The first post tells why. It may be too little, but hopefully not too late.

Tuesday, March 20, 2012

Jewishness, an antisemite's cover

From: Vanyukov, Michael 
Sent: Monday, March 19, 2012 10:51 AM
To: 'letters@nytimes.com'
Cc: 'action@honestreporting.com'; 'letters@camera.org'
Subject: P. Beinart, To Save Israel, Boycott the Settlements, New York Times, 3-18-2012

Dear Editor:

It is symptomatic that Beinart, calling for another boycott of Israel, has to refer to his Jewishness, “belong[ing] to Orthodox synagogues”, and sending children to Jewish school to offset the fact that “[b]oycotting other Jews is a painful, unnatural act”. It is indeed unnatural for any normal person, not just a Jew, to use the same weapon against the democratic Jewish state as has been used by antisemitic Arab/Muslim regimes – regardless of what he thinks of the “settlements” and “settlers”. The latter are misnomers, just as “West Bank” is, the only correct observation in his article. In his boycott call Beinart joins other unnaturally anti-Israel Jews, be it Orthodox Neturei Karta or his own J Street. Like they, he is only concerned of rendering the disputed territories Judenrein, never mentioning that the only reason they have come and remained under Israel’s control was Arab aggression and terror, which continue to this day and are codified in the governing charters of both PLO and Hamas. Beinart’s article may help him as free advertisement of his upcoming anti-Israel book as well as provide additional support to the antisemites of the world, to whom his distorted perspective ultimately caters. The Jew-haters are always happy to point out another Orthodox synagogue-attending Jew who can’t tell Israel from apartheid South Africa.

Sunday, March 18, 2012

Lying tradition of "Palestine"

Somehow, Arab/Muslim propaganda does not need consistency. It asserts that there was never a Jewish Temple in Jerusalem, and Jerusalem has always been "Palestinian" capital; then the contemporary Jews are not real Jews by "blood", but Khazars, so they have no rights in Jerusalem (why would they, if that was not a Jewish city in the first place?); that Jesus is a prophet of Islam, but somehow nothing that connects him with prophecy, e.g., preaching at the Temple, is true in the eyes of Muslims (there was no Temple, was there?). No history of the destruction of the Temple by the Romans (and by Nebuchadnezzar before) exists for the Muslims - it is not even replaced by any coherent lie.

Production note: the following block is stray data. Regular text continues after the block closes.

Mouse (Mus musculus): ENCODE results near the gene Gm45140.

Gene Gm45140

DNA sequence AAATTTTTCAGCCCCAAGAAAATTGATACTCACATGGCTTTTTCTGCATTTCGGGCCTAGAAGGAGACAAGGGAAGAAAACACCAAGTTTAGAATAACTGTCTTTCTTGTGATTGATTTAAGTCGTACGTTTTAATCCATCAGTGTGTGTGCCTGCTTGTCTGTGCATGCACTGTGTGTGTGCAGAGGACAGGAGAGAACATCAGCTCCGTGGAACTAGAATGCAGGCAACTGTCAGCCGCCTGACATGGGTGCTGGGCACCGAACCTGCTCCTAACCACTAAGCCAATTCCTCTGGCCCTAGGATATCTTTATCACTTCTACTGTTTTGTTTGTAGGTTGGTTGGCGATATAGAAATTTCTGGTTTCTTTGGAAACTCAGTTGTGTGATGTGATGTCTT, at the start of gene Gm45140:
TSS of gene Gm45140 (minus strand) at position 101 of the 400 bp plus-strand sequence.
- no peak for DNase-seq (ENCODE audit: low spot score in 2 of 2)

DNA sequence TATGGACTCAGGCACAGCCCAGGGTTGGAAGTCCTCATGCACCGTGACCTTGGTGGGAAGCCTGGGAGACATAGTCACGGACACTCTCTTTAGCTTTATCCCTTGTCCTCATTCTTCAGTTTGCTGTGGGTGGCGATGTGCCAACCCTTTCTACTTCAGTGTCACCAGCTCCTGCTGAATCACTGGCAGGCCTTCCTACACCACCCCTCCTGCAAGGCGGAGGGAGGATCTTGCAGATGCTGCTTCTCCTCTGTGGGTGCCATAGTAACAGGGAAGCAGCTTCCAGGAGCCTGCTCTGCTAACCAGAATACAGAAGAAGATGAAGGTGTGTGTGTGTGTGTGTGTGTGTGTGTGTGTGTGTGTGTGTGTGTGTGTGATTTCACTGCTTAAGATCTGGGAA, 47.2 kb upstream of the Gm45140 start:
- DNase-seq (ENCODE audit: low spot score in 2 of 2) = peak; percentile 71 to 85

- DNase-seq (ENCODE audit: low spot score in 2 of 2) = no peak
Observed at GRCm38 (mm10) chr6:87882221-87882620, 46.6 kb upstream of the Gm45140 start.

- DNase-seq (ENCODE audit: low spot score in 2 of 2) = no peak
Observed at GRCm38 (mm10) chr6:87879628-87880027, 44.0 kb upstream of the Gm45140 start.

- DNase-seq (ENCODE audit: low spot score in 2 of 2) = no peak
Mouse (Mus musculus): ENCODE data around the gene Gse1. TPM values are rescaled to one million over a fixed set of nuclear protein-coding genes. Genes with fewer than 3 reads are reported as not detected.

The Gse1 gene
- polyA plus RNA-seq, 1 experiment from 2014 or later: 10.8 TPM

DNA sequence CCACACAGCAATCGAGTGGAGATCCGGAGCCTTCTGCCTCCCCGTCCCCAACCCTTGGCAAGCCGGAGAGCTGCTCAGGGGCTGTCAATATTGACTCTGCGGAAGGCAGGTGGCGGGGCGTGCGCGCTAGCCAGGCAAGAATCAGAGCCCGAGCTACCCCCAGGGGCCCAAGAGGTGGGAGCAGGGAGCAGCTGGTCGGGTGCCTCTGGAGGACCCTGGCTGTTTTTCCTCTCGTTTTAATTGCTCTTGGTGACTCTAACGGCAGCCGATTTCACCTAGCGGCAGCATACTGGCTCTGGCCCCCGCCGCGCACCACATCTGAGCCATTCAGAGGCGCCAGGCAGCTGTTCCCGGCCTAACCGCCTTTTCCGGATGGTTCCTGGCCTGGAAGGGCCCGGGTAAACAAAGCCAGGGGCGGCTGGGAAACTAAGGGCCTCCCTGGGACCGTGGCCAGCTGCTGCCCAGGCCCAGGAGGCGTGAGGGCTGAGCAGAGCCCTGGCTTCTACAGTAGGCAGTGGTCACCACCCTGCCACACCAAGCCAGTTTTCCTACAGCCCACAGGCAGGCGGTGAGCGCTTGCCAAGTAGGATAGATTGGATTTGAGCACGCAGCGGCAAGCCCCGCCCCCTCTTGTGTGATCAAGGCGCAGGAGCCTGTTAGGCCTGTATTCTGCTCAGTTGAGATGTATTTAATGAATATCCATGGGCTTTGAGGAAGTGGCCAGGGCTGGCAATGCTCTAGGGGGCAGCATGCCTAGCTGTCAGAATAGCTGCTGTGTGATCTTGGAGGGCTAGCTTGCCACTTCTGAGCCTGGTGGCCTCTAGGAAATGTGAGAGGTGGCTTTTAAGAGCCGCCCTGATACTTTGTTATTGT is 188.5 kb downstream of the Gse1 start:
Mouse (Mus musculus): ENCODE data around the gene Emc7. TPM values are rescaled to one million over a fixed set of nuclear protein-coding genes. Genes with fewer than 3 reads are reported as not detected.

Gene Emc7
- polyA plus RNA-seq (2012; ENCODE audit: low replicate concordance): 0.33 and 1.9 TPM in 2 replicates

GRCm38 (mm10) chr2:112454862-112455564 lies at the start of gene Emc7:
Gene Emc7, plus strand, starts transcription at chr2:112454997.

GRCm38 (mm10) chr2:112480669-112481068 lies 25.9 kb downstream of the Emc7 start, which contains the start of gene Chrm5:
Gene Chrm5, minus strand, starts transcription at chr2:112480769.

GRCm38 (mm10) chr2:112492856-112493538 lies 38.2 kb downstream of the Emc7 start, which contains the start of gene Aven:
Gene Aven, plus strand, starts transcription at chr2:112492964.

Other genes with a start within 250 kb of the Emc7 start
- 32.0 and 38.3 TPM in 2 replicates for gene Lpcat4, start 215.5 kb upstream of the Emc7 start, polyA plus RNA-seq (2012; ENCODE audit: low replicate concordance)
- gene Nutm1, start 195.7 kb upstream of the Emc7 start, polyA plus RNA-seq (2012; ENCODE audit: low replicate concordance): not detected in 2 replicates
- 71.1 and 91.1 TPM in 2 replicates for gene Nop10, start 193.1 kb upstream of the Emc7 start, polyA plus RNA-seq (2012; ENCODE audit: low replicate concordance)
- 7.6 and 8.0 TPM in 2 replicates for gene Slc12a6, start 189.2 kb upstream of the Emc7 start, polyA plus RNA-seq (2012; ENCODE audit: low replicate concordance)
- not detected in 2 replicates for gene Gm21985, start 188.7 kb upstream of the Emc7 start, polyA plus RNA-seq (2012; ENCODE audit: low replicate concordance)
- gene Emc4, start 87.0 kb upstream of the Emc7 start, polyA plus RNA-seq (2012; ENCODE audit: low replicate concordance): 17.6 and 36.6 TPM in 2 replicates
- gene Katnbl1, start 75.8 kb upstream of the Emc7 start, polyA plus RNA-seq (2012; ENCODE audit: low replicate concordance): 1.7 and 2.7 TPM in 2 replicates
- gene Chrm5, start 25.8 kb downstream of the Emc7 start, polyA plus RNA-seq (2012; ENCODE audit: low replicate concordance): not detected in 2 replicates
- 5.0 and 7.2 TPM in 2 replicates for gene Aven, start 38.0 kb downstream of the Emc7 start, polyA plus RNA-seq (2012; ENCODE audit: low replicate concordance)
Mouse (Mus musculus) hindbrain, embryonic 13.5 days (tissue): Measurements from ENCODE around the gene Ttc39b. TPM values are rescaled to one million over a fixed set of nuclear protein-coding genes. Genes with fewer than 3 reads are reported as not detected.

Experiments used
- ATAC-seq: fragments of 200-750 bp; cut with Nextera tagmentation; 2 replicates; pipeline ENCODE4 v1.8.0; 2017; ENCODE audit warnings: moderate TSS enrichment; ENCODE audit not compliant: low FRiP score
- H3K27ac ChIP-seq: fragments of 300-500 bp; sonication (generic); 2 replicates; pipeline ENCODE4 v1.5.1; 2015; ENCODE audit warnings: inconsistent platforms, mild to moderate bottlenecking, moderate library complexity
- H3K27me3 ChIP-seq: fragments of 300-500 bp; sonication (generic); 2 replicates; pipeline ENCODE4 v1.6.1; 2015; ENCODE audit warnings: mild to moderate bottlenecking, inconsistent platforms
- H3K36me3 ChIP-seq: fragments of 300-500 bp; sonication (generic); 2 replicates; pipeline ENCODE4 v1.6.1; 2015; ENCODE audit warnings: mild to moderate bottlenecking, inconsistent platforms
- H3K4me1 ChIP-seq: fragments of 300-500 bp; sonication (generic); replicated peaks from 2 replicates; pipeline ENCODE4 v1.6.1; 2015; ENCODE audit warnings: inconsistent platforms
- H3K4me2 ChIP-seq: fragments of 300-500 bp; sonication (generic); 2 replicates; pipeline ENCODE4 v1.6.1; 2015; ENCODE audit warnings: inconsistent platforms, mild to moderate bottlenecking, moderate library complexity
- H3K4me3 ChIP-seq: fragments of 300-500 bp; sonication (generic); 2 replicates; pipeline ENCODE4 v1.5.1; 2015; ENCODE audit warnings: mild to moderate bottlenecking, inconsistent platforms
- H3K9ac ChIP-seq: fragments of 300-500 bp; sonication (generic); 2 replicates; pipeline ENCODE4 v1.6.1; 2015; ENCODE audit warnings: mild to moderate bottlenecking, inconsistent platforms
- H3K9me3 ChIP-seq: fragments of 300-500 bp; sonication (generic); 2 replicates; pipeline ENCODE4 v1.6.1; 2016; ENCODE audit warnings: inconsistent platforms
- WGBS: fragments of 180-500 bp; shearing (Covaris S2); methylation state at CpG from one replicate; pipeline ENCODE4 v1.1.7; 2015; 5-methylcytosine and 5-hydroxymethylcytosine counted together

They steal Jewish Psalms, like they have stolen the lands they've declared theirs - North African, Asian and European, like they've stolen Jewish and Christian prophets, following in that Muhammad's example. Plagiarism is always pathetic, an ugly child of intellectual impotence - be it by a writer or a politician like the current US vice-president, - but that is of negligible consequence when compared with the global repercussions of Muhammad's and Islam's plagiarism and distortions - of time, space, past and present, names and events. From the warp-speed night travel of Muhammad from Mecca to Jerusalem (Koran never mentions Jerusalem, and says, to "the farthest mosque", "Masjid al-Aqsa" - but today's Islam places it in Jerusalem where the al-Aqsa mosque was built when Muhammad had long been dead, on the Temple's ruins) - to the 500 Jenin civilians "massacred" by Israel, a Goebbelsian lie stated by  the "Palestinian" chief negotiator Erekat and (mis)Information Minister Abed Rabbo, and readily repeated by mainstream news agencies and supported by European politicians.